I just had an encounter with the framed copy of our wedding invitation. As with most things important enough to me to hang on the wall, I don’t look at it all that often.
(When I do I’m immediately appalled at the amount of dust hiding in the corners of the frame. That, my friend, is why there are 20-some feet of dirt covering the Forum in Rome. Poor housekeeping. I see a long tradition of hatred of dusting here.)
I looked at that happy couple bearing remarkable similarity to Lizard and myself, minus the wrinkles, gray hair and extra pounds, and remembered the things I worried about in the weeks leading up to our marriage.
Knowing how the last decade has panned out, what advice would I give that innocent, excited gal regarding her concerns?
1. You Won’t Be a Good Wife. You can’t be. The people who define “good” also mostly go by the name “They” and “They” don’t live in your skin or know your story. You can be the wife you were created to be and consciously choose to honor your husband repeatedly every day. (It’s ok for that choice to be hard. Do it anyway.)
2. He Really Does Care How You Look. Not so much about your lumpy tummy or hairstyle, which me may or may not take three weeks to notice you’ve changed, but the way your eyes light up when he enters the room, the way they go cold and lifeless when you’re disappointed in him. He cares how your mouth tightens in a frown or lifts in laughter. He will turn himself inside out to make you happy… and simply give up if you spend too much time criticizing his efforts.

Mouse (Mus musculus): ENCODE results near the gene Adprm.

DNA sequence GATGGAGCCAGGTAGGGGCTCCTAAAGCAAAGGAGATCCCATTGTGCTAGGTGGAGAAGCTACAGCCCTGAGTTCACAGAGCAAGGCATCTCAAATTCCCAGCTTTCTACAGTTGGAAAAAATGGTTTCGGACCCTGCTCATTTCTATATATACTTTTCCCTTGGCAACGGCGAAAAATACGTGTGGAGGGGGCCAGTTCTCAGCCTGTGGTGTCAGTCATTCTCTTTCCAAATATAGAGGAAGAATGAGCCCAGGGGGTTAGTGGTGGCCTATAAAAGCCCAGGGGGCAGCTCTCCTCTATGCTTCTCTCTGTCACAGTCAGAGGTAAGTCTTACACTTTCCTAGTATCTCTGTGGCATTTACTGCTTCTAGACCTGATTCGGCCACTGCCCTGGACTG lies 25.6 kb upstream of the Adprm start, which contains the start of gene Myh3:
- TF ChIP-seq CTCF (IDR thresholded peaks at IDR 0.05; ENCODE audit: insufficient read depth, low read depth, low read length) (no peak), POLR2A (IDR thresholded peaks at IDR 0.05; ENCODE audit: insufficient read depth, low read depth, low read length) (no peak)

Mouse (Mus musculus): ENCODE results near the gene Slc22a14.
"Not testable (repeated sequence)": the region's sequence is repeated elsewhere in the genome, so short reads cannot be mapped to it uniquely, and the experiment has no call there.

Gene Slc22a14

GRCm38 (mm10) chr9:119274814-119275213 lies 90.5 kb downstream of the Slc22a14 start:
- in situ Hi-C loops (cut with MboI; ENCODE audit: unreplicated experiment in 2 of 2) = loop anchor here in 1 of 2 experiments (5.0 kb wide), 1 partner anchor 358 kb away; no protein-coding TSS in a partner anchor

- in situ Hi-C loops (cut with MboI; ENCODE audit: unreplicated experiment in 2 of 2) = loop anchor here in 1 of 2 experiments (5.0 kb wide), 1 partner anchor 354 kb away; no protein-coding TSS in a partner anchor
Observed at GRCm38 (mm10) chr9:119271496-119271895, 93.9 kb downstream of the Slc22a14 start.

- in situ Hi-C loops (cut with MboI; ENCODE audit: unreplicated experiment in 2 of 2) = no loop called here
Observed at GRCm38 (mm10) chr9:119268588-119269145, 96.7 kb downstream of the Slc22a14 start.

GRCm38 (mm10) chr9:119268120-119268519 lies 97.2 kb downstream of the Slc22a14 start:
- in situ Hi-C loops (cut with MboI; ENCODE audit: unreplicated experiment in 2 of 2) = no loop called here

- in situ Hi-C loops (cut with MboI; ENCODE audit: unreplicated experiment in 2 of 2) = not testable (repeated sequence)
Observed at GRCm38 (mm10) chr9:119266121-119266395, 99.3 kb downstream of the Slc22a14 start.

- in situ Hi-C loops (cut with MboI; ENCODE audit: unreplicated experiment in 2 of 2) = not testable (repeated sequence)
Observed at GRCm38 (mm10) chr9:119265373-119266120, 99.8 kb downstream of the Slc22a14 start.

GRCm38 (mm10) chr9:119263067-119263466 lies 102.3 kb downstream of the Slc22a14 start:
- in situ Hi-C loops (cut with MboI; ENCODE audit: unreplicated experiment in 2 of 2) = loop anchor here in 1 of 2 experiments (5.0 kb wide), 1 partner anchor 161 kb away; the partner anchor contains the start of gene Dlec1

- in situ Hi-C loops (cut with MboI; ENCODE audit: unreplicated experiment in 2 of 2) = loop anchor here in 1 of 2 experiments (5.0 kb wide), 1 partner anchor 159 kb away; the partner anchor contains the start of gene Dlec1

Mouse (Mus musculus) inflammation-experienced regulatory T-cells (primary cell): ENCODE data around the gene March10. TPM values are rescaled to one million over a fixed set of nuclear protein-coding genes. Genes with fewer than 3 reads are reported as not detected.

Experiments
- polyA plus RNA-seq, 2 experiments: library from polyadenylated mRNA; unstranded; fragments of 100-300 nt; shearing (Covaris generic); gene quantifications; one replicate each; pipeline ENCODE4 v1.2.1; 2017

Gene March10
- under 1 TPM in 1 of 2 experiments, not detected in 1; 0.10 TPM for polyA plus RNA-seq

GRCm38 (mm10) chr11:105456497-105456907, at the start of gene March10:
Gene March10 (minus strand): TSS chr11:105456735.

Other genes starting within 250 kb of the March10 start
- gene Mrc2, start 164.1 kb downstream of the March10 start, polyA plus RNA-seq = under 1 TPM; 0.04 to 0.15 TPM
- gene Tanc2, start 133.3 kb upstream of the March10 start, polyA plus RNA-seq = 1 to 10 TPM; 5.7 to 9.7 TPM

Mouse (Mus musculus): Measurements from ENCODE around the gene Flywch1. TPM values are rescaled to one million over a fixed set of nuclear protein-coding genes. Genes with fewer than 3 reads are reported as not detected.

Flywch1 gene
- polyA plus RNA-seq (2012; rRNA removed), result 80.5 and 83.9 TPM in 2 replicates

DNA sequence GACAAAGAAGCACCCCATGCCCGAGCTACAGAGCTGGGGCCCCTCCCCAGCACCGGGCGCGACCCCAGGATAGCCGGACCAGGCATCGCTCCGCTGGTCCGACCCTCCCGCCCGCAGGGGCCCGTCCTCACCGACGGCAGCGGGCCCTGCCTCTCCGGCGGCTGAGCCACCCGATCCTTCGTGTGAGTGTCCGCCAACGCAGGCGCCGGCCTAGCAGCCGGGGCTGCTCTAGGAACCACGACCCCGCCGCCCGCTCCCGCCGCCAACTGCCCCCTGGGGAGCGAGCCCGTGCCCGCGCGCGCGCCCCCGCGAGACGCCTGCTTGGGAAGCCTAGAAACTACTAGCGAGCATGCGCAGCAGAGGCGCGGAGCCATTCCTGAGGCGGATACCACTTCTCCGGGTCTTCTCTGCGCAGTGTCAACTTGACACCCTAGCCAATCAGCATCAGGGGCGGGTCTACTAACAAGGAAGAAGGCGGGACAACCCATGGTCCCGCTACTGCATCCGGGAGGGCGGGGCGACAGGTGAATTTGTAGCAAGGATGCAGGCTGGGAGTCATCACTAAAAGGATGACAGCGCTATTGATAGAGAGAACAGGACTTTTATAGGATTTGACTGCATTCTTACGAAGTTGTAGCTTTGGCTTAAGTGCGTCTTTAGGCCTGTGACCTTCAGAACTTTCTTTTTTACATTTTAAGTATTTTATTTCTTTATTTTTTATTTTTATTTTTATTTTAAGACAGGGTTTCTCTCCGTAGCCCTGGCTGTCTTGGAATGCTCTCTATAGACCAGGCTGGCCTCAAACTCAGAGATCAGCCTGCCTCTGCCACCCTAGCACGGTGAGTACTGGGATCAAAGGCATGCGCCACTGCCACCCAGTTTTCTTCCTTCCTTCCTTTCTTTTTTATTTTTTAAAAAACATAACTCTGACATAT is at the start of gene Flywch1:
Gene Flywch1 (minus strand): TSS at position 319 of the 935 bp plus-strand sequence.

3. Your Life Will NOT Turn Out Like You Hope. There’s no way for you to accurately predict your combined life in the future or create a five-year, ten-year, or 20-year plan. This is OK, you hyper-planner, outcome-directed, control freak! Learn to breathe through the days and let the years take care of themselves – they will whether you plan them or not!
4. What You Bring To the Marriage Is NOT Good Enough. You’re walking into the union with all these expectations and hopes and dreams and a solid sense of what you bring to the table. It’s not good enough – and never will be. What you saw your parents do will fail you. You must learn to eagerly negotiate a new family culture with your husband for your family. That can have flavors of what you knew growing up but should – must – be distinctly your own. That’s what “leave and cleave” means. If you can’t healthily choose your husband over your family, you have no business marrying him.
5. What Should You Be Doing? Pray for him, all day long – set a timer in the phone if needed. Keep the lights on in the bedroom and get some lingerie. Always spend less than you earn and try to live off one income from the get-go. Create memories. Don’t worry about the gray hairs or flabby stomach. Write love notes and hide them in his things. Surprise him. Do things both of you love and discover new shared interests. Sincerely compliment him publicly and privately. Give yourself grace. Fight – fight fairly but get conflicts settled so they don’t poison your future. RELAX.
What would you tell your pre-marriage self?
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